A Shakespearean-quality drama of revenge and family conflict from a quality Spanish pedigree.
When I stepped up to review Eye for an Eye, I did so based on the briefest of descriptions and had no idea I was in for such a treat. A couple of lines referring to “a drug dealer” and “a nurse” could indicate crossed wires, a farce, or a Hitchcockian thriller. Instead of any of those, what Netflix has graciously presented is a slow, taut drama of life and death, family bond and compulsive revenge. Looking back, the story is almost Shakespearean, with drama made up of well-drawn character motivations within a relatively simple plot.
The scenario for this plot is based – like many a Shakespearean play – on a coincidence. They do happen, and it doesn’t matter how plausible they are: therein lies a story. Antonio Paladin (Xan Cejudo), the elderly don of a drug-dealing family is released from prison early due to deteriorating health, and he elects to enjoy some rest in a care home instead of going home to his sons. He is placed in the care of experienced nurse Mario (Luis Tosar), who had not long put his hatred of the cartel behind him when old Antonio showed up.
I’m going to keep going back to the Shakespearean comparison, I’m afraid; due to both the plot and the characters. The character of Mario is given nearly all the focus, with an agonizing conflict between loyalty to his family (new and old) and his professional conscience; and just enough back story to support this conflict. Tosar (so different to his character in Jaume Balagueró’s Sleep Tight) is utterly plausible as the nurse, in both betraying trust given to him so easily and in neglecting his pregnant wife Julia (Maria Valverde) when he finds himself caught in the middle of the Paladin family crisis. Antonio Paladin appears to be little more than a plot device via his debilitating disease, but the subtle writing hints at real character depth and intellect; which unfortunately his two sons Toño (Ismael Martinez, Talk to Her) and Kike (Enric Auquer, Framed) are not blessed with. Classic tragedies tend to be populated with fairly two-dimensional characters who support a central one or two.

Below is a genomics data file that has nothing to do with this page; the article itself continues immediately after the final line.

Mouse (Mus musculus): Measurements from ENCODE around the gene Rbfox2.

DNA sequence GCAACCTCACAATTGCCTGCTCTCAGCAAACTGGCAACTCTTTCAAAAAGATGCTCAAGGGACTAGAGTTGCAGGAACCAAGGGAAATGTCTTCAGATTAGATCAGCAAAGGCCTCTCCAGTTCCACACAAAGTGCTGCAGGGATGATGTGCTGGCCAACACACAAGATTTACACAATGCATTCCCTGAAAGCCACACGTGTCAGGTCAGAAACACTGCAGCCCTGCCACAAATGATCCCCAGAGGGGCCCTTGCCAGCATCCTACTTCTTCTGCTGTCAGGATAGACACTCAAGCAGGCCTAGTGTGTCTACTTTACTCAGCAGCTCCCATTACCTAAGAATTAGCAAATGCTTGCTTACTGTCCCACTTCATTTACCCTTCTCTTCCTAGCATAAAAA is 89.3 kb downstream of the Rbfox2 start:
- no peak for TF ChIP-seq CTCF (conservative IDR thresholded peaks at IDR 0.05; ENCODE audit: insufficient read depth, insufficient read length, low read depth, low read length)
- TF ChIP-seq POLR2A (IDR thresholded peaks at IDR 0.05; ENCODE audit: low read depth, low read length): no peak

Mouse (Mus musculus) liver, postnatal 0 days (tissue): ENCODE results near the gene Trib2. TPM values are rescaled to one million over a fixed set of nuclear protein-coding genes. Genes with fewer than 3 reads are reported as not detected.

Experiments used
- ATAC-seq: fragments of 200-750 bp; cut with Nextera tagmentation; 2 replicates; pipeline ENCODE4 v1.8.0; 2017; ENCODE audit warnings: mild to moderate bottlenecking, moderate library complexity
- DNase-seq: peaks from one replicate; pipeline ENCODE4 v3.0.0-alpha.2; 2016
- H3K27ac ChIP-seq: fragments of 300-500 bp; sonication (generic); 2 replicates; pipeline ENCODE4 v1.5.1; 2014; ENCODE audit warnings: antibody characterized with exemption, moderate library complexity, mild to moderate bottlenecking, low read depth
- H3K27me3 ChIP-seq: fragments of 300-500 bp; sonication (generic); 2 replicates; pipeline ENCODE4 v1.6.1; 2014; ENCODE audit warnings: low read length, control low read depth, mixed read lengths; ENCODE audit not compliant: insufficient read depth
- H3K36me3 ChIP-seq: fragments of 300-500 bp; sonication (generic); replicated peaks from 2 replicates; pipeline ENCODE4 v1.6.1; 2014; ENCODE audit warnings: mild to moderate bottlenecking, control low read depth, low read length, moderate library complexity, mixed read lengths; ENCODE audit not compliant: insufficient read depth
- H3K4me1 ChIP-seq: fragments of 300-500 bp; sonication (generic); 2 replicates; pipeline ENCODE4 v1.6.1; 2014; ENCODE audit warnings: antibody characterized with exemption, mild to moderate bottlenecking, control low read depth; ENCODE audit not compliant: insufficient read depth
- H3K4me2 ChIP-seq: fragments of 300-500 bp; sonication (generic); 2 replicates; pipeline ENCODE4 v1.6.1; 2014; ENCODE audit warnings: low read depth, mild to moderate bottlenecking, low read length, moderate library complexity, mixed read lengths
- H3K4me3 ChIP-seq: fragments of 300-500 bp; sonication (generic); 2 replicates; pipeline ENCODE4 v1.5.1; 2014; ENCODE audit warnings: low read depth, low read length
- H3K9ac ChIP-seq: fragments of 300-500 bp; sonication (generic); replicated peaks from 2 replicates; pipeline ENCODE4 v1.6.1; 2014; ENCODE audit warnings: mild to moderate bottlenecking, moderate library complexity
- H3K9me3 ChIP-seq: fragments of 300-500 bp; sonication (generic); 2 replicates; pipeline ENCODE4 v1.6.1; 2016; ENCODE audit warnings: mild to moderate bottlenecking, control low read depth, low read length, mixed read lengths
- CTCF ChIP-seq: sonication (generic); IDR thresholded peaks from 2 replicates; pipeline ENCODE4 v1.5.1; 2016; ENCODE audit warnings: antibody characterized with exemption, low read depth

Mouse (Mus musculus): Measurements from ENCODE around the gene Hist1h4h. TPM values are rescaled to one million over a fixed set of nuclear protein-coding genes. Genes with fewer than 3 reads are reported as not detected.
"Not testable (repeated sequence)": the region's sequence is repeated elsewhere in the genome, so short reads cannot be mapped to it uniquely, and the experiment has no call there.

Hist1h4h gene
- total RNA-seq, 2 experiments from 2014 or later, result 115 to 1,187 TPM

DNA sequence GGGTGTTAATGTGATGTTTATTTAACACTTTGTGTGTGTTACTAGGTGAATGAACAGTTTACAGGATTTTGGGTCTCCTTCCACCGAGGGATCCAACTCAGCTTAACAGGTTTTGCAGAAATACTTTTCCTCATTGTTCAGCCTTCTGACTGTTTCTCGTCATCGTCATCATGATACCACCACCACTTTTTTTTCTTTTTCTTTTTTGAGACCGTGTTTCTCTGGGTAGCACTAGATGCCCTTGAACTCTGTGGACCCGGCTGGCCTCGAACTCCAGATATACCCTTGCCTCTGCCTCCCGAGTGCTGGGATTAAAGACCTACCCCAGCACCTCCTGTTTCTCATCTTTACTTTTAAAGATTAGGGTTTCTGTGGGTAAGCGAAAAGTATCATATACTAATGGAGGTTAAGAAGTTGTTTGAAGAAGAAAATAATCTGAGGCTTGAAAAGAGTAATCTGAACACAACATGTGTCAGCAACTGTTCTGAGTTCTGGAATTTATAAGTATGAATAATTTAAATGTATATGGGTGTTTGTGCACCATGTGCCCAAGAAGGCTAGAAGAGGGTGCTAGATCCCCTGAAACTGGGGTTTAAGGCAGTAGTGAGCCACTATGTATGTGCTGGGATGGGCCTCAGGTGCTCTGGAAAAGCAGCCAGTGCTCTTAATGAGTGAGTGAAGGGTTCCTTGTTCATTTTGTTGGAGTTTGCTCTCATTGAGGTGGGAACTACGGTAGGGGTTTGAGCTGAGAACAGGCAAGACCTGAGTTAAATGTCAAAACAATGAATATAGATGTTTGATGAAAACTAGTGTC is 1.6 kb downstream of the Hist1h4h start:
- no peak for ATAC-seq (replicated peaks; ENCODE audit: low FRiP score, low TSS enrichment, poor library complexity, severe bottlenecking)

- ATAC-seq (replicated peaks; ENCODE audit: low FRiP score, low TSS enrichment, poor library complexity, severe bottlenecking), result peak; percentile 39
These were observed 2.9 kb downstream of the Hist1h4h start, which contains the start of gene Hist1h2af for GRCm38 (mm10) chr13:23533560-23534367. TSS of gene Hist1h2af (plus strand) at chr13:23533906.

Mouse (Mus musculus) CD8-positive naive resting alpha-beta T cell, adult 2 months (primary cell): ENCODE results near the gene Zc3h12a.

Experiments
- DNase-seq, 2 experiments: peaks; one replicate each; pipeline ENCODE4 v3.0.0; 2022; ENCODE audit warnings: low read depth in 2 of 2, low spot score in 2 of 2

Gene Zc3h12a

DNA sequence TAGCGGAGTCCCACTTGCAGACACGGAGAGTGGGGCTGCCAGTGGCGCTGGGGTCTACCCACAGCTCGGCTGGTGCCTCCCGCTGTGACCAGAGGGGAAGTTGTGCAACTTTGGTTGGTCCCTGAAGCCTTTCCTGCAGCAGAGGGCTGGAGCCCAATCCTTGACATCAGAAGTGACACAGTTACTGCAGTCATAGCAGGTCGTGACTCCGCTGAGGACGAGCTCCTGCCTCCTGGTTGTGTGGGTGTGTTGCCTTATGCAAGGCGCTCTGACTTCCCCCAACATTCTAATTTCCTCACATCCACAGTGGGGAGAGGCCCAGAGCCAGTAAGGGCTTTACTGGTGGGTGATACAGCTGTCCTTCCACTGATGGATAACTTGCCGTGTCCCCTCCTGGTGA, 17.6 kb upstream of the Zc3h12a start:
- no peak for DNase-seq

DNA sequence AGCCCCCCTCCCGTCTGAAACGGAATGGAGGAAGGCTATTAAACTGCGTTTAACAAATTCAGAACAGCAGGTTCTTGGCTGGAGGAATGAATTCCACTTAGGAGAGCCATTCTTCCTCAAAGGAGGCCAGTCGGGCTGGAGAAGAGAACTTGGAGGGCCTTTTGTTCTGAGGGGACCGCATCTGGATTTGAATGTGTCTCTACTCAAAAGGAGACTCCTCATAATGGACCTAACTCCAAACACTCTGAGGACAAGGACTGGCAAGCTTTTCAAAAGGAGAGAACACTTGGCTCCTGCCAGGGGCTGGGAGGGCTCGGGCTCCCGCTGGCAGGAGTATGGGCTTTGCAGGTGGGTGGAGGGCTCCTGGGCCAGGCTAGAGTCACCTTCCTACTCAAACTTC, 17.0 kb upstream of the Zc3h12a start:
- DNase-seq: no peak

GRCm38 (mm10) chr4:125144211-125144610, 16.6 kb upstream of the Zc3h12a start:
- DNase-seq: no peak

The plot of Quien a Hierro Mata is linear, almost to the point of predictability. But this is not a flaw: rather, it lends itself to the inevitability of a dark story: drug addiction and revenge alike are shown to be doomed. The slow pace (supplemented with hypnotic music and careful use of silence at times) reinforces this mood: Antonio receives his medication day after day, the viewer keeps watching, the sons try to change their fate, the story moves forward…
The cast, as you may have noticed, bring a range of well respected Spanish resumes. The crew who, with them, made this film are equally reputable: not least director Paco Plaza ([REC], Veronica), who – with his usual cinematographer Pablo Rosso – is known for a precise and realistic style. Along with them, other crew-members such as co-writer Jorge GuerricaechevarrÍa (Sara’s Notebook, Cell 211, The Warning), and producer Mercedes Gamero (The Body) together bring a showcase of Spanish filmmaking talent to this hard-hitting drama.
Hard-hitting it is; in emotional terms of course, but also with some truly visceral moments (though none of the violence is explicit). Those moments bring the characters closer than ever to truly valuing life and they are presented in such ways that the viewer feels damp, filthy, sweaty along with them. The ending pained me particularly, both in terms of what was on the screen, and the layered implications.
In case it wasn’t apparent, Eye for an Eye has impressed me more as I’ve looked back and written this. I will certainly watch anything with the name Paco Plaza attached… but pair him with any other quality artist and there’s no telling what the result might be. Just don’t watch while eating your dinner.
Alix has been writing for Ready Steady Cut since November 2017. They cover a wide variety, including genre festivals, and especially appreciates wit and representation on screen.